Jamaica’s Kamina Johnson Smith is a candidate for Commonwealth Secretary-General (and President Kagame will visit next week)

Just last month, Jamaica received a visit from the Duke and Duchess of Cambridge, familiarly known as “Will and Kate.” As the eldest son of Prince Charles and Princess Diana, William may become King of England one day. However, the winds of change are blowing in short, sharp gusts across the Caribbean, and the royal visitors experienced one of those squalls – perhaps not unexpectedly. The reception in Jamaica was mixed, to say the least. The call for reparations (or at least an apology) grew louder among some Jamaicans. Others quietly welcomed and enjoyed the visit – the silent majority, perhaps.

Now, the visit was in honor of Will’s grandmother, Queen Elizabeth II’s 70th Anniversary – her Platinum Jubilee. Her Accession Day was February 6, 1952. “Her Majesty is the Queen of Jamaica,” states the royal website.

We also learn that:

The Queen’s Royal style and title is Elizabeth the Second, by the Grace of God of Jamaica and of Her other Realms and Territories Queen, Head of the Commonwealth. 

royal.uk website

Now, the Commonwealth of Nations consists of 54 independent countries in Africa, Asia, the Americas, Europe and the Pacific, with a total population of over two billion. 42 of these countries are small, with populations of 1.5 million or less. By the way, the island of Barbados, which is among these small states, remains a member of the Commonwealth, although the Queen is no longer its Head of State as of last November. Nevertheless, the narrative goes that Queen Elizabeth is devoted to the Commonwealth, has “passionately defended it,” and considers it her greatest achievement. Her son, Prince Charles, is to succeed her as Commonwealth leader.

The members meet every two years at the Commonwealth Heads of Government Meeting. This year’s meeting will be in Kigali, Rwanda during the week of June 20, 2022 (the exact dates aren’t quite clear). Interestingly, and I would say not coincidentally, the President of Rwanda, Paul Kagame, is to visit Jamaica next week (again, the dates are not clear).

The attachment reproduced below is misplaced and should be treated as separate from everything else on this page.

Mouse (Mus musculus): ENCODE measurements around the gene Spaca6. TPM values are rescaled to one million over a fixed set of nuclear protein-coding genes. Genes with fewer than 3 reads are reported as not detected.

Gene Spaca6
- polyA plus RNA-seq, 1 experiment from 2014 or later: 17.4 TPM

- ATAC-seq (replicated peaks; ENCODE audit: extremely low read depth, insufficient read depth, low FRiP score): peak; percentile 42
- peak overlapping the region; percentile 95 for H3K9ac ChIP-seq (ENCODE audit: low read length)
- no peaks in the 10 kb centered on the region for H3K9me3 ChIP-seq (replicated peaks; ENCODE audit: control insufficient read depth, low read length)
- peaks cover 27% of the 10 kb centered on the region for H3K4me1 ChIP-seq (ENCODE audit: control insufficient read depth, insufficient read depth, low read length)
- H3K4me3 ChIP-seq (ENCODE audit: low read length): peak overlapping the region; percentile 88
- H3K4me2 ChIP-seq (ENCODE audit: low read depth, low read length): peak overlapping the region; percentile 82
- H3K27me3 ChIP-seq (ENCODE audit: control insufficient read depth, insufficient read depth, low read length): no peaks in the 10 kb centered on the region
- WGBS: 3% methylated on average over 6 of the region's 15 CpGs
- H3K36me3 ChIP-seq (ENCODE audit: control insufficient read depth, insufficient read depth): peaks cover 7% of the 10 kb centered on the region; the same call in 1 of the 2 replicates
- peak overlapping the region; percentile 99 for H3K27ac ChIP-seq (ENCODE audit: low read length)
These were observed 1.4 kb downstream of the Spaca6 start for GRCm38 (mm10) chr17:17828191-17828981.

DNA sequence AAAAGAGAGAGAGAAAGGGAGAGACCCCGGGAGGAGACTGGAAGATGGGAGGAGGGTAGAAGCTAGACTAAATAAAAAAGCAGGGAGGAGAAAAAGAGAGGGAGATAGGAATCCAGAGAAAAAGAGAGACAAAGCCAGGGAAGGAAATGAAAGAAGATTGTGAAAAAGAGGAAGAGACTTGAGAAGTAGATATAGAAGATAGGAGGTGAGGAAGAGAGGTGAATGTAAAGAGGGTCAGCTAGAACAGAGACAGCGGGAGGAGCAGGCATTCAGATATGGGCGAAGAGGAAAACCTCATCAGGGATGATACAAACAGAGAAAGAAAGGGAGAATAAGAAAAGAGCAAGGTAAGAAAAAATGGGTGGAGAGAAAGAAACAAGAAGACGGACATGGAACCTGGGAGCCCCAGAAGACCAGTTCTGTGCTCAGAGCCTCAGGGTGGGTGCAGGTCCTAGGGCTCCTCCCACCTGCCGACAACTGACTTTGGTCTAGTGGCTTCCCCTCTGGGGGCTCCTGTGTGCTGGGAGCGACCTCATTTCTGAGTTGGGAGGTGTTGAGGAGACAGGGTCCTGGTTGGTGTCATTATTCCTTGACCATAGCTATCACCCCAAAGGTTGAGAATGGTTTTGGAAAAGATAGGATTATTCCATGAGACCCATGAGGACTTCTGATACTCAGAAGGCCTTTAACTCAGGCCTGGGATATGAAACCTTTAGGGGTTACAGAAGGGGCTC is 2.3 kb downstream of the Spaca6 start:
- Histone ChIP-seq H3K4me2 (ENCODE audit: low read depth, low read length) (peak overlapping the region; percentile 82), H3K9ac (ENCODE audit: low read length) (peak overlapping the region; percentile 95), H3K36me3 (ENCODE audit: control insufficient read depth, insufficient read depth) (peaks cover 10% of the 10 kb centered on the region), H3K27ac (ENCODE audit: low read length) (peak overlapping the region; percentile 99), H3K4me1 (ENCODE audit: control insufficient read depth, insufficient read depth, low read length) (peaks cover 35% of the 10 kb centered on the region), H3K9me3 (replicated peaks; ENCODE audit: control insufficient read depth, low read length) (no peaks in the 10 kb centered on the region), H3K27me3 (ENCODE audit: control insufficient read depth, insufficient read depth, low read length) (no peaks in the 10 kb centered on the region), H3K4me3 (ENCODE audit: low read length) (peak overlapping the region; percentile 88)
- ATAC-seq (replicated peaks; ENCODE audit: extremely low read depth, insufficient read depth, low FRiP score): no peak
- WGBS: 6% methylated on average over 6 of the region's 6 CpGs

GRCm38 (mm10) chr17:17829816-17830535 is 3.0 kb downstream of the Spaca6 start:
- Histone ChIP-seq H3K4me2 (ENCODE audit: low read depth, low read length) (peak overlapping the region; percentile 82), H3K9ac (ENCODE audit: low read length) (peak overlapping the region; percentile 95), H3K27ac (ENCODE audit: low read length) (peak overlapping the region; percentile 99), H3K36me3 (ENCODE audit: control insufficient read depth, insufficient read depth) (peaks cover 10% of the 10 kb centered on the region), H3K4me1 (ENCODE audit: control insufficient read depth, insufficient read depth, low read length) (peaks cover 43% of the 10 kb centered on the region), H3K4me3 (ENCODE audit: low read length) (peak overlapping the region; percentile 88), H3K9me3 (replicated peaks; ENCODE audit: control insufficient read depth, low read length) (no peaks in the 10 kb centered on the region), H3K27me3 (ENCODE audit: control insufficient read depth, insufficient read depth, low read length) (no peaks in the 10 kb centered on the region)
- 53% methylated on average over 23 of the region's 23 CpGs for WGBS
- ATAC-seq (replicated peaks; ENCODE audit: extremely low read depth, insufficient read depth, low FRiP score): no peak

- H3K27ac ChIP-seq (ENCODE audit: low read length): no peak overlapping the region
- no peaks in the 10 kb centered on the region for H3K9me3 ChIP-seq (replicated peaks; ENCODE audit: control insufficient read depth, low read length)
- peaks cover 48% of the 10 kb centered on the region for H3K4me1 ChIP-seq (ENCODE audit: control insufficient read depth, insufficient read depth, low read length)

Paul Kagame is President of Rwanda, which will be hosting this year’s Commonwealth Heads of Government Meeting.

I say perhaps not coincidentally – because news broke just yesterday (April 1, 2022) that Jamaican Prime Minister Andrew Holness has nominated his Minister of Foreign Affairs and Foreign Trade, Senator Kamina Johnson Smith, as a candidate for the post of Secretary-General of the Commonwealth. When President Kagame arrives here, I am sure they will have quite a bit to talk about.

The position of Secretary-General is currently held by The Rt Hon Patricia Scotland QC (Baroness Scotland), who was nominated by Dominica in 2015. She was born in Dominica and migrated to the UK at the age of two. She is the first woman Secretary-General. Will she be succeeded by another Caribbean woman?

Minister of Foreign Affairs and Foreign Trade Senator Kamina Johnson Smith. (Photo: Jamaica Information Service)

The Prime Minister’s press release is as follows:

The Government of Jamaica is pleased to announce the candidature of Senator the Honourable Kamina Johnson Smith, Minister of Foreign Affairs and Foreign Trade, for the post of Secretary-General of the Commonwealth. A decision on the appointment of a Secretary-General is to be made during the Commonwealth Heads of Government Meeting, to take place from 20th to 25th June 2022 in Kigali, Rwanda.

Minister Johnson Smith, Jamaica’s first female Minister of Foreign Affairs and Foreign Trade, who was first appointed in 2016, is eminently qualified for the post. She has held several crucial leadership posts both regionally and internationally, having served as President of the OACPS Council of Ministers, Chair of CARIFORUM and the CARICOM Council on Trade and Economic Development. She has represented Jamaica at numerous bilateral, regional, hemispheric, and international encounters, and was the first Jamaican Foreign Minister to be invited to G7 and G20 ministerial meetings. Jamaica is currently the African, Caribbean, and Pacific Coordinator within the World Trade Organisation, a role headed by Minister Johnson Smith.